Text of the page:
15 September 2018

Sense of divinity

Last weekend was an interesting one. I went to the Progressive Christian conference held at St Andrew's on the Terrace. The Friday chimed with all of the work I've been doing on breaking stigma around mental illness at work, and preparing for Mental Health Awareness Week and the launch of all the resources we've been working on - but it was doing it from a different angle. I have only been in a church three times since the abortive St James' AGM in March and in that time my thinking has really shifted again, so I was a bit nervous about being with people that described themselves as Christians, as my experience of people who use that term are often anything but loving and compassionate.

However, I was pleasantly surprised - I met people that I could have genuine conversations with about issues that mean something to me: how we treat our Mother the Earth; how we treat other people that wear skin over their divinity; how we walk with kindness and gentleness in the world; how we find Godde, God, Goddess - the Greatness that is the Brightness of All - in the midst of all things and in everywhere.

The most interesting sessions were the one that Emily Colgan ran on reading the bible from the perspective of Earth, employing a hermeneutic of suspicion that I am familiar with from feminist theology. I found this helpful as I haven't touched the bible for months, preferring Matthew Fox's theology, the Gnostic Gospels, or Goddess writings. There may be a way back there for me, employing the hermeneutic of suspicion again.

The best session of all though was Sande Ramage's Jungian "releasing the Christian ties that bind" session. I cried - suddenly it seemed I had found someone else who has travelled the same route I am travelling, and is further along the road. When she talked about her experience of divinity as Goddess and swapped between he and she as naturally as breathing, it felt as though I had found what I had been trying for years to get into the church.

Not sure where this leaves me though. I will continue to read, to seek. Hubby and daughter gave me a singing bowl for my birthday, which now sits alongside the pottery version of the Venus of Willendorf that one of hubby's pottery friends made and we bought a few months ago. It is astonishing, the sense of divinity that comes when I ring the bowl and light a candle. Maybe that's all I do for a bit: small ritual actions, lighting candles, calling on her, singing bowls, breathing, walking on her breasts the earth. Smelling the jonquils in my garden. Sinking into the depths of the wonderful bathtub in our gorgeous new bathroom that hubby built. Being aware. Writing. Poems are beginning to bubble again....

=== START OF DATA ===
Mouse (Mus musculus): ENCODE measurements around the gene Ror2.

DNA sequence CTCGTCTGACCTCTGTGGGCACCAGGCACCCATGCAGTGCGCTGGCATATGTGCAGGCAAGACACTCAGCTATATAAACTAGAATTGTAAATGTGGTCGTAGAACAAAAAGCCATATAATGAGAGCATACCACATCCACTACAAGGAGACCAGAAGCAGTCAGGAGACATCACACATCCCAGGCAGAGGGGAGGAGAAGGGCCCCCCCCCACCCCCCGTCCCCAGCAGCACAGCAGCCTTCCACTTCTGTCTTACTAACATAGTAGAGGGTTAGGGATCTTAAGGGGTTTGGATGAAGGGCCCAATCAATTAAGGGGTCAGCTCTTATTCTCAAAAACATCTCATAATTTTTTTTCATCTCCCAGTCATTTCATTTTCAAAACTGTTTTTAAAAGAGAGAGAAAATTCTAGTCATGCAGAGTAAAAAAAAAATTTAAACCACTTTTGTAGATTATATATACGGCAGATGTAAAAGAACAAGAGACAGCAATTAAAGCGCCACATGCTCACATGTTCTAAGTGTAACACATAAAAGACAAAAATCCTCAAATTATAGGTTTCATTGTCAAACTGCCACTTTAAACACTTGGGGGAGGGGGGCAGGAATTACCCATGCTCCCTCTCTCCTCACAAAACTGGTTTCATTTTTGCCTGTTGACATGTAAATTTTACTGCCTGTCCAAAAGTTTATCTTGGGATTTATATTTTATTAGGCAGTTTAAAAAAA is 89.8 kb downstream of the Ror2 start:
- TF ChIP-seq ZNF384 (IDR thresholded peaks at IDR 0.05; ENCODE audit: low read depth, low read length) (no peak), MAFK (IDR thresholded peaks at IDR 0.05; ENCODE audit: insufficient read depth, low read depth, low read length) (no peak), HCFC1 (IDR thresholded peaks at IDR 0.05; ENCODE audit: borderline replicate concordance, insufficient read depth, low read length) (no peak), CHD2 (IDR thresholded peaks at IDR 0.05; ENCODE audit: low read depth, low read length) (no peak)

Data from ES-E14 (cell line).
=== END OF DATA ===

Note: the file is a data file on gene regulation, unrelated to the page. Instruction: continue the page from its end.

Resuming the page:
17 April 2018

Discovering a feminine Godde

“And the Lord said…” preached the priest at the parish I was attending, and suddenly, everything changed.

“Why does it have to be “the lord”?” I thought. “We know God is above and beyond gender, but I only ever hear God referred to using male pronouns and male terms. Can God be Mother as well as Father? Can God be … Lady?” That thought was the beginning of the seismic shift in my theology, my practice, and my life.

Until that moment, I had lived my faith in a conventional (but hopefully courageous) way. I studied English Literature and Religious Studies in my BA, and then went on to complete a Bachelor of Ministries degree from the-then Bible College of New Zealand, with a focus on spiritual formation. During my time at BCNZ, I returned to my Anglican roots, and was Confirmed as an Anglican not long after I married my husband in 2001.  

I joined the Third Order Franciscans not long after we married, and I transferred my vows to a Benedictine community a few years later, as I found the Benedictine vows of stability, conversion of life, and obedience to God a much easier fit for a married woman than poverty, chastity and obedience! Our daughter, then aged 4, assisted me at my vows by vesting me in the Benedictine habit – she has grown up with a mother who works fulltime, is married and a nun, and is quite happy with all of that, as is my husband who is my strongest supporter!

Fast-forward five years. My small family were attending a small Anglican church and living our lives as a youngish couple with a small child. Everything was seemingly normal. I was reading voraciously, as is my lifelong habit, and one of the books I read around that time was Sue Monk Kidd’s The Dance of the Dissident Daughter. And then, from left field, comes this thought: why do I never hear God addressed by female names? And following on from that, what is wrong with being female, that (according to Augustine and other male early church leaders) means women cannot be seen as imago Dei, fully created in the image of God as women?

St Augustine said that,

“Woman does not possess the image of God in herself but only when taken together with the male who is her head, so that the whole substance is one image. But when she is assigned the role as helpmate, a function that pertains to her alone, then she is not the image of God. But as far as the man is concerned, he is by himself alone the image of God just as fully and completely as when he and the woman are joined together into one.”